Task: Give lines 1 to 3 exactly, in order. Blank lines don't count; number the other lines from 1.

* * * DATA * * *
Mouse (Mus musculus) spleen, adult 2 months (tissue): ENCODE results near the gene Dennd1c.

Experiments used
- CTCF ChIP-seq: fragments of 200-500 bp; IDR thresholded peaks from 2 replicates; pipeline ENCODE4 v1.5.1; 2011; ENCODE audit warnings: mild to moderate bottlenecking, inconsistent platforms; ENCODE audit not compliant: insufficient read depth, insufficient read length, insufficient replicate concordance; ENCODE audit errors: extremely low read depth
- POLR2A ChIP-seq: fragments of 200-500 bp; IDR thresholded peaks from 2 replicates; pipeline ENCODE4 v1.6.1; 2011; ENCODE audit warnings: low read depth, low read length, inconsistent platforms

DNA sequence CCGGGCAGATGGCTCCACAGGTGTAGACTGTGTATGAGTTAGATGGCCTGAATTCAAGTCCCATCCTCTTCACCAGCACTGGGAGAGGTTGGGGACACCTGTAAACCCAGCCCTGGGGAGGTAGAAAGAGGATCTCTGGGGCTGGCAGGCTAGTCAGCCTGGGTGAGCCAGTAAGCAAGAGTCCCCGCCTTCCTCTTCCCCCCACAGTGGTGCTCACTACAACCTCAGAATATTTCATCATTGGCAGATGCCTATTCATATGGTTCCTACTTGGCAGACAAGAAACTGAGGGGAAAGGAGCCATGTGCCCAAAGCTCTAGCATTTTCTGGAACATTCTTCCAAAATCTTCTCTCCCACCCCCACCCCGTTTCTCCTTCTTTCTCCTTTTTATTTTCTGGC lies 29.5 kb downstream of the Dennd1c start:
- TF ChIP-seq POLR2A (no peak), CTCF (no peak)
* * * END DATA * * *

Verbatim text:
Mouse (Mus musculus) spleen, adult 2 months (tissue): ENCODE results near the gene Dennd1c.

Experiments used
- CTCF ChIP-seq: fragments of 200-500 bp; IDR thresholded peaks from 2 replicates; pipeline ENCODE4 v1.5.1; 2011; ENCODE audit warnings: mild to moderate bottlenecking, inconsistent platforms; ENCODE audit not compliant: insufficient read depth, insufficient read length, insufficient replicate concordance; ENCODE audit errors: extremely low read depth